Like all residential halls, Burgmann College – my college – has its own culture, sense of community, and reputation. It’s renowned as a predominantly arts/law college with students mainly coming from the private schools of Sydney’s North Shore or Melbourne’s inner east.
But when the college announced that its first-year intake for this year would include more students outside the Sydney/Melbourne/Law demographic, I had mixed feelings. ‘More rural science students, like me’, I figured. Diversity can’t be a bad thing, surely?
But then I thought back to my first year, where I struggled to fit in amongst people of an entirely different demographic. Not having many people study my subjects, I found it hard to get a study support network around me, and on an emotional level, I felt that I couldn’t relate to those who had a very different schooling experience to me. It’s just a totally different world.
ANU has already seen what can happen when students feel isolated from the rest of the student population. In the last edition of Woroni we saw that some international students recognise they have “a higher rate of academic misconduct, are often insular, and have been shown to sometimes falsify the transcripts and English language requirements they use to gain admission to ANU”.
The problem is so severe, in fact, that every ANUSA ticket in the last few elections has focused on addressing the engagement and integration of international and otherwise estranged students into the rest of the ANU student body.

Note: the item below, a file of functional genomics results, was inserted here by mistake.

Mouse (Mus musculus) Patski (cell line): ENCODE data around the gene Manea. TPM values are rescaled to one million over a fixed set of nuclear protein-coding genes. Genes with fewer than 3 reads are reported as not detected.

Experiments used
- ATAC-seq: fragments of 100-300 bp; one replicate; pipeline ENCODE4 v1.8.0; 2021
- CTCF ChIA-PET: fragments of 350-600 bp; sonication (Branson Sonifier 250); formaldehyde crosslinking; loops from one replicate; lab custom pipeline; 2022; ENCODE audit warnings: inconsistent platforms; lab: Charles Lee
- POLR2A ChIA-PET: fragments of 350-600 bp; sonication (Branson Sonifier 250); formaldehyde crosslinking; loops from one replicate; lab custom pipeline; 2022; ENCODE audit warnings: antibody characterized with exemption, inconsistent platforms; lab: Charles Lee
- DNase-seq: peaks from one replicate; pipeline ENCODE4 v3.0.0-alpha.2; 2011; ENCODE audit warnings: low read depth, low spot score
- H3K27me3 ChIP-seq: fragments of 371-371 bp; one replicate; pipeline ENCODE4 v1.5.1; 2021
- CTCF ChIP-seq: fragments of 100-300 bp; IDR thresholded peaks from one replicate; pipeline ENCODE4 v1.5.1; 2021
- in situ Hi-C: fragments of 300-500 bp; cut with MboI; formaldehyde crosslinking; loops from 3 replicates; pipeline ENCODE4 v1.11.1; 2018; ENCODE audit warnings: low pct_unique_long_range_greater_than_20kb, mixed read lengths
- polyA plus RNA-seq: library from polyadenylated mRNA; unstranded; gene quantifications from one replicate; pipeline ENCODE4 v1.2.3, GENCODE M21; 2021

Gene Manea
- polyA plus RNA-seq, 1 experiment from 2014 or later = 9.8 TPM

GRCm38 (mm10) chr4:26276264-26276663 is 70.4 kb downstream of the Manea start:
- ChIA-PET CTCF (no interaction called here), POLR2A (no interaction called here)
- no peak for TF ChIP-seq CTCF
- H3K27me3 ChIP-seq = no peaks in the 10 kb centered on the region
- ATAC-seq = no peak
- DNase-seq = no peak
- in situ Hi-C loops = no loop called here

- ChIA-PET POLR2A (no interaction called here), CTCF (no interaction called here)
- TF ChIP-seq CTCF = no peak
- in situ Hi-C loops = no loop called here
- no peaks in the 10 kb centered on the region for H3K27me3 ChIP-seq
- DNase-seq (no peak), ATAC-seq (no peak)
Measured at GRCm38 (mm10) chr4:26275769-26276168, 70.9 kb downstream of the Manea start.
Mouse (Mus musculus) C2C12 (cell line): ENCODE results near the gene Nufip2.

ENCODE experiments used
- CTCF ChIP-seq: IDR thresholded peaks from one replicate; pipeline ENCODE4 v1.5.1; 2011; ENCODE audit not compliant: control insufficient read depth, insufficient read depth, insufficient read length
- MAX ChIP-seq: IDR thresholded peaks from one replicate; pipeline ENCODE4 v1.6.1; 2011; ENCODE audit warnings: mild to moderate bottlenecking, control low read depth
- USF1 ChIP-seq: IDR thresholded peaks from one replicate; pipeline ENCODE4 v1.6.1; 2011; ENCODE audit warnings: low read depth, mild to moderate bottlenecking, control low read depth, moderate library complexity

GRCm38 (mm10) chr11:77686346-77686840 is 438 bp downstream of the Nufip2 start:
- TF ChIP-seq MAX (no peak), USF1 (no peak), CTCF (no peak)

When you are disconnected from people around you, everything becomes an effort. You stop going out, stop playing sport, even group work makes you anxious. Your uni experience becomes simply awkward. You begin to resent your peers and university, until you become so depressed and twisted that university becomes a lonely nightmare.
ANU Vice-Chancellor Brian Schmidt has said on more than one occasion that he wishes for ANU to have more students from interstate, especially those from rural areas. He’s also expressed his desire for ANU to be the “Ivy League” of Australia.
With a vision which sees ANU become more elite however, as university fees and entry mark requirements increase, are we really doing the best thing by these students, throwing them into an unsupportive environment, just for the sake of diversity?
Imagine an ANU where the fees are so large that only those from privileged backgrounds can attend. An ANU where the ATAR entry requirements are so high that only those that attended the best high schools can enrol. Imagine an ANU where the only ‘diverse’ students we have are the select few lucky enough to be on a full scholarship to come here.
Whilst I want ANU to be a prestigious and world-leading university, I also don’t want “diversity” to be nothing more than dumping our students into a hostile world without a lifeline.